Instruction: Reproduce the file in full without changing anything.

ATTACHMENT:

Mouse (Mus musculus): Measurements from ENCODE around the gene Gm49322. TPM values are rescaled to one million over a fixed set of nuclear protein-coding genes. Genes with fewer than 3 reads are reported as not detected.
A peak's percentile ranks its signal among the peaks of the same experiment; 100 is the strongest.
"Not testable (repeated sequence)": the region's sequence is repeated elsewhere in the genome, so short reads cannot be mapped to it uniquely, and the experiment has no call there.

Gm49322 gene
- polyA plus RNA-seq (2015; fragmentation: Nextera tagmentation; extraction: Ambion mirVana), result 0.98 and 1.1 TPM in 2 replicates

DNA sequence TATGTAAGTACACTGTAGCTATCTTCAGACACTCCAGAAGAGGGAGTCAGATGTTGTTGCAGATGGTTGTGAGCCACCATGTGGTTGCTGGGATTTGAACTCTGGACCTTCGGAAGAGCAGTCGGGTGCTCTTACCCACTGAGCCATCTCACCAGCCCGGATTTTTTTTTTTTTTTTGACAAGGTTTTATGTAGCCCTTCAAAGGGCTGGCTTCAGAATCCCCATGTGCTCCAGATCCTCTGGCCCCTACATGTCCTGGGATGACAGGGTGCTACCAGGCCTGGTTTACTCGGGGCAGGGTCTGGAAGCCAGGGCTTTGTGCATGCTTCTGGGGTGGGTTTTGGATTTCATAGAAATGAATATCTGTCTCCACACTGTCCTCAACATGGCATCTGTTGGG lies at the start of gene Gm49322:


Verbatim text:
Mouse (Mus musculus): Measurements from ENCODE around the gene Gm49322. TPM values are rescaled to one million over a fixed set of nuclear protein-coding genes. Genes with fewer than 3 reads are reported as not detected.
A peak's percentile ranks its signal among the peaks of the same experiment; 100 is the strongest.
"Not testable (repeated sequence)": the region's sequence is repeated elsewhere in the genome, so short reads cannot be mapped to it uniquely, and the experiment has no call there.

Gm49322 gene
- polyA plus RNA-seq (2015; fragmentation: Nextera tagmentation; extraction: Ambion mirVana), result 0.98 and 1.1 TPM in 2 replicates

DNA sequence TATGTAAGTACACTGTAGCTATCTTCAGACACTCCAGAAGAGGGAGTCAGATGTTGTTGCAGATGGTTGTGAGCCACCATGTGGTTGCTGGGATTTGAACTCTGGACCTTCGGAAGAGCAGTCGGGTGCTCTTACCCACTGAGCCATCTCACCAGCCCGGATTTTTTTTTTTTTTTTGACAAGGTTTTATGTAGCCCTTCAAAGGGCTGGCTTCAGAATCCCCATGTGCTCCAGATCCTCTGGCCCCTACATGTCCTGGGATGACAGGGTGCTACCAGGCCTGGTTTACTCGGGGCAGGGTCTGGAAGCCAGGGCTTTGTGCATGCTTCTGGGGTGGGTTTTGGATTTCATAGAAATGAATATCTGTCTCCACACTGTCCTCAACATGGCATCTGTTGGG lies at the start of gene Gm49322: